Fairmont owner hopes to buy Palm School property for development
The owner of Austin’s Fairmont Hotel will try to buy the Travis County property next to it, alongside the historic Palm School, for a new development, adding a large business voice to the interests tussling over the future of the school’s property.
Douglas W. Manchester said in a news release Monday that he intends to use the land surrounding the Palm School for “potential commercial development.” He said he would leave the school itself in Travis County’s hands and would donate $5 million to its preservation.
Manchester is president of Manchester Texas Financial Group, which built the Fairmont, Austin’s largest hotel, in 2018, and is the son of its founder, Doug Manchester.
Preliminary discussions have begun between Travis County and Austin over the 137-year-old Palm School and its property, which houses some county offices. Austin leaders have said they would like to acquire the land to use as a park, incorporated with redevelopment of the nearby Austin Convention Center and Waller Creek trail system. Travis County leaders have voted to require that the school be preserved, but have indicated they don’t intend to give it up without getting close to market value for the land.
A first draft of the news release made the sale sound like a done deal. It primarily touted Manchester’s donation and only mentioned as an aside at the end that he “is purchasing the surrounding land.” State Rep. Sheryl Cole, who is representing Manchester as an attorney in the deal, said that language was an error and the release should have announced only an intent to submit an offer.
Cole also clarified that the $5 million announced will be donated only if Travis County accepts the deal.
Steve Drenner, who is representing the business part of the deal, did not return phone calls to say what portion of the property Manchester would like to buy, how much he will offer or what he intends to build there. Travis County Judge Sarah Eckhardt said last week that the whole property, which sits near East Cesar Chavez Street and Interstate 35, is worth $53 million.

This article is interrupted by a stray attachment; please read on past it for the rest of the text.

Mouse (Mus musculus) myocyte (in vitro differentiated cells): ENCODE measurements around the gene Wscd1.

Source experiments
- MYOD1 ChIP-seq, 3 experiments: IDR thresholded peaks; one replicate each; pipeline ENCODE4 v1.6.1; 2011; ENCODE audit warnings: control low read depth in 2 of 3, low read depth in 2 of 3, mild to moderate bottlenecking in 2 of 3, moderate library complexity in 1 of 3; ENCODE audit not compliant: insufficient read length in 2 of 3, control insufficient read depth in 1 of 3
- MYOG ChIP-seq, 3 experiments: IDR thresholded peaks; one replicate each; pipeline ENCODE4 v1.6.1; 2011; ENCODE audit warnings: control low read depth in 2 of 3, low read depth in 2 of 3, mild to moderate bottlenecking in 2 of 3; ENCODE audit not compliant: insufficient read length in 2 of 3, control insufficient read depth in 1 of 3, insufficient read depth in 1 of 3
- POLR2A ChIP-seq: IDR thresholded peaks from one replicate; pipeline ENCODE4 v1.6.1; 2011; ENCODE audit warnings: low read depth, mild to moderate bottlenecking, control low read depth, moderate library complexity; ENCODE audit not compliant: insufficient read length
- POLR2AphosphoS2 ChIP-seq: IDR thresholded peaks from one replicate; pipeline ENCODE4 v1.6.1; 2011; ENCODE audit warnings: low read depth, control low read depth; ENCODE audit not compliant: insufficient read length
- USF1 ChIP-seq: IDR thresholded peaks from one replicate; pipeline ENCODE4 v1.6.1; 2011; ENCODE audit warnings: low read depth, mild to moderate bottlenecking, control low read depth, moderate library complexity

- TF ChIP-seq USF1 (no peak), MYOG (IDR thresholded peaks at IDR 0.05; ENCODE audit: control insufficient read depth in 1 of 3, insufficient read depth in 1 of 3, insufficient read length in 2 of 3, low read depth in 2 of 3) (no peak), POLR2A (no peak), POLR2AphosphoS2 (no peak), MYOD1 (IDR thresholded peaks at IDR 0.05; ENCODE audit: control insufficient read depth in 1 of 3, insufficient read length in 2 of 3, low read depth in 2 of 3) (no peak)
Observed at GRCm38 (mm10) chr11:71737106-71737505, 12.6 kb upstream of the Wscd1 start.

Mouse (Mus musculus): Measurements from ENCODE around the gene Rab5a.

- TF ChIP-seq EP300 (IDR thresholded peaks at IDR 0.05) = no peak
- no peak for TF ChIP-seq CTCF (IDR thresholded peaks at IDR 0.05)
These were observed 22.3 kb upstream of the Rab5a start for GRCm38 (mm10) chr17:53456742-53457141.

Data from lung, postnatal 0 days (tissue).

In the news release, Manchester said he was proud of the city and Waller Creek Conservancy for their efforts to build green space along the creek and wants the nearby school to be protected.
“We are determined not to lose the school or the priceless value of our legacy,” he said.
Word of Manchester’s impending proposal began to leak late last week, sparking dismay from some Hispanic preservation activists, who have pushed to keep the entire property in public hands. The Palm School was the second elementary school in Austin, from 1892 until 1976 primarily serving East Austin residents, including generations of Mexican-American students.
“This violates the integrity of our community’s request to preserve and protect the entire Palm School property and site for future community purposes and interferes with the proposed plans of the Waller Creek Conservancy to redevelop Palm Park,” the months-old Save Palm School coalition wrote on Facebook on Saturday. “Manchester, our cultural heritage is NOT for sale.”
On Friday, Eckhardt and County Commissioner Margaret Gómez both said they were aware of Manchester’s interest in the property but had not seen a formal proposal. Eckhardt has floated the idea of doing a request for proposals process to solicit offers from all interested parties for the property, but the county has not yet done so.
“I met with (Manchester) a couple of times, and he had some proposals,” Gómez said. “I told him where we were, as a county, and that we’re not at a point of releasing an RFP or doing anything else. ... I would prefer that it remain in public hands.”
Paul Saldaña, a local advocate and former Austin school board member, said he wanted talks between the city and county to continue and accused the Manchester group of “trying to buy their way into the deal.”
“The Palm School, it’s not only the physical structure,” he said. “Anybody in the Mexican-American community, especially if they’re native Austinites, they probably had family members go to that school. It includes Palm Park. ... We don’t have to redevelop everything.”
Cole said the advocates should consider the deal a good one.
“I’m so confused by their opposition,” she said. “I am not concerned. How can you be opposed to someone putting money forward to preserve your heritage? The county’s still going to own it.”
By Elizabeth Findell